Risks loom on the horizon

As competition intensifies, the fight for funding and profit gets tougher


Can Europe’s battery makers respond to demand?


Bringing the supply chain home


The battery evolution


Risks loom on the horizon


of respondents see government financial support as the best way to grow Europe’s international battery market share.

Fortunately, battery manufacturing is a key part of the EU’s plans to decarbonise the transport sector under its Green Deal, which is designed to make the bloc carbon neutral by 2050.

What will it take for European battery manufacturers to grow?

Which of the following factors do you think would help the European battery market gain more international market share?

In 2021, the European Commission approved €2.9bn in support for research and innovation in the battery value chain. Fitch Solutions, meanwhile, estimates that global investment into battery manufacturing projects in 2020 totalled $21bn, and Europe accounted for 43.5% of that.13

Based on the cost of recent projects, McKinsey estimates that investments totalling $150bn are needed across Europe to meet the expected cell demand of 1,200GWh per year by 2040.14

What could hold Europe back?

There are significant pinch points in the process of increasing battery manufacturing capacity, and it could become a capacity constraint on the market.

One of those pinch points is cathode-active material and its manufacturing capability. Growing battery demand has already put pressure on scarce materials supply: global cobalt production in 2025, for instance, will have to be double that of 2016 to satisfy global EV demand.15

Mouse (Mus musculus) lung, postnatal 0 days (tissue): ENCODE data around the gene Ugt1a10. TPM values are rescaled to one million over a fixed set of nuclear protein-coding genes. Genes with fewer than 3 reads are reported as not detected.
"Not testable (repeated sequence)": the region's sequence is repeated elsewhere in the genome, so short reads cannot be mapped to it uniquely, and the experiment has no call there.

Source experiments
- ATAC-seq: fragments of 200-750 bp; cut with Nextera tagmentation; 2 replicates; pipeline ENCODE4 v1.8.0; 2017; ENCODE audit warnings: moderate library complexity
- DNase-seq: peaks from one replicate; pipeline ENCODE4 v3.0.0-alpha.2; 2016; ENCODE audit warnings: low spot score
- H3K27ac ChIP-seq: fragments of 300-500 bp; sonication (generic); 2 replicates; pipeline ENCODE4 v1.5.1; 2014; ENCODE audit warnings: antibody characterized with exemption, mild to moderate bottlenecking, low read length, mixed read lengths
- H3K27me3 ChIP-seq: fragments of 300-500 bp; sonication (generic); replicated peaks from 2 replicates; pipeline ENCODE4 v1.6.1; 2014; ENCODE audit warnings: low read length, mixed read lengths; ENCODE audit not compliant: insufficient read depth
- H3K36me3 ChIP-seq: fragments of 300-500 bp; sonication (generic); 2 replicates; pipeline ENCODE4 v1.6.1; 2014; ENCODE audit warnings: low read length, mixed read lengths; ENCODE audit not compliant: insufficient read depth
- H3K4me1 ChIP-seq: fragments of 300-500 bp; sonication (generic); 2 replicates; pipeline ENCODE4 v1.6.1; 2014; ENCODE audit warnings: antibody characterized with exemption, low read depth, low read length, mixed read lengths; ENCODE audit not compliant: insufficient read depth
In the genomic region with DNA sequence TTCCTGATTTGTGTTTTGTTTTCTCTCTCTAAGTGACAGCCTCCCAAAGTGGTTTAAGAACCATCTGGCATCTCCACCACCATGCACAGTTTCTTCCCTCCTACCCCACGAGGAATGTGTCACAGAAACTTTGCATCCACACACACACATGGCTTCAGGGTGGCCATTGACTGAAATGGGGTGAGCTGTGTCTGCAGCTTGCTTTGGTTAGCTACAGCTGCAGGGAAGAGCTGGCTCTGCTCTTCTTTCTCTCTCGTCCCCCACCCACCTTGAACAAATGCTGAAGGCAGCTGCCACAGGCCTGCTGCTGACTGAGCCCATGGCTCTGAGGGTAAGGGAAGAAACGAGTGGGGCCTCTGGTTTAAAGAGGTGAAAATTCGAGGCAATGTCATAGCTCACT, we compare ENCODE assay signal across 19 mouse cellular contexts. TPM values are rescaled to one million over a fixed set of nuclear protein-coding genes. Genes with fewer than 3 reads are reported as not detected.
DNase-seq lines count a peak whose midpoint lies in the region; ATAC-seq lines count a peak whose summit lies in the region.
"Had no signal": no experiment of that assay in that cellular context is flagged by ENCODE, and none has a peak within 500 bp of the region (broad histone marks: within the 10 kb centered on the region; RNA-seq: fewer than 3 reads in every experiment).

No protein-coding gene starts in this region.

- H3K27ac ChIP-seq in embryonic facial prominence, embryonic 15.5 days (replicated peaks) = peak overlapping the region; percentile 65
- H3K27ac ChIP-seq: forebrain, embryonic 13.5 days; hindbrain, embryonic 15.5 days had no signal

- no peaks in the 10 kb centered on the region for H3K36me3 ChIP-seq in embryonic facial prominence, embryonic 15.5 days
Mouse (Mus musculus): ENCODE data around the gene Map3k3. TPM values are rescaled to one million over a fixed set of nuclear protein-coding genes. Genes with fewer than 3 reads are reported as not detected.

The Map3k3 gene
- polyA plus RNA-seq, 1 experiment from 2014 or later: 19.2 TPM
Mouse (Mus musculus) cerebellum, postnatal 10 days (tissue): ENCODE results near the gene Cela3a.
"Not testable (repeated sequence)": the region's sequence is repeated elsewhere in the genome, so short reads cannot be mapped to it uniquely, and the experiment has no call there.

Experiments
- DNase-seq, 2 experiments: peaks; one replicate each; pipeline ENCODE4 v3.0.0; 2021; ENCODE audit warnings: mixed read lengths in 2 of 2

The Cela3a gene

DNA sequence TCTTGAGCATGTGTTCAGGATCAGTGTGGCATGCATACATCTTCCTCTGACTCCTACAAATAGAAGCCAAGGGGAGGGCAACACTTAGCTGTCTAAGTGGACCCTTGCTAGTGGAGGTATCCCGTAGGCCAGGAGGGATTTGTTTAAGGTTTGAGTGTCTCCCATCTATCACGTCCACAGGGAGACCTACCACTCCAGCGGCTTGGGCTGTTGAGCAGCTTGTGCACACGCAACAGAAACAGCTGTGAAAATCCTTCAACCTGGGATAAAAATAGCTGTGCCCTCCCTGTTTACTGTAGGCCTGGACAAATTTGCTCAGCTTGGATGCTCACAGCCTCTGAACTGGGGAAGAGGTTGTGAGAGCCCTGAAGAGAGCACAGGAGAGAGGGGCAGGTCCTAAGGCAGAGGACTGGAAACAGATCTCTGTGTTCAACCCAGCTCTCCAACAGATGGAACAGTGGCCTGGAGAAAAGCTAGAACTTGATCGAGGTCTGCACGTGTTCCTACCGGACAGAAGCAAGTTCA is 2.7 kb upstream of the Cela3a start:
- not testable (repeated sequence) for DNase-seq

worry about the future availability of raw materials.

The greatest risks to the growth of Europe’s battery industry

Raw-material costs now account for 50–70% of total battery costs – up from 40–50% five years ago,16 so higher mineral prices would have a significant effect on companies’ return on investment. For 53% of respondents, a lack of return on investments for all but the market leaders is already one of the biggest risks to Europe’s battery industry.

If lithium or nickel double in price, battery costs would increase by 6%. If both lithium and nickel prices double at the same time, it would offset all the anticipated unit cost reductions caused by doubling battery production capacity.17 So battery and battery storage manufacturers should secure supply contracts from end-customers (such as automotive OEMs) before the battery plant is built.

Policy is another worry: will national governments continue to commit to Europe’s battery industry? Over the next two to three years, 45% of respondents worry that their governments will be over-incentivising hydrogen projects at the expense of battery storage technology.

Competing with hydrogen

To what extent do you agree that government in your country is now over-incentivising hydrogen projects at the expense of battery storage technology?

But for some who are already invested in the European battery space, there is no debate about what the alternative to the internal combustion engine will be. The future has already been won – by electric.

“The future is going to be electric – and that's probably what has reassured all car companies that they need to go in that direction as quickly as possible.”

FRANCISCO CARRANZA Vice President Sales and Marketing, ACC

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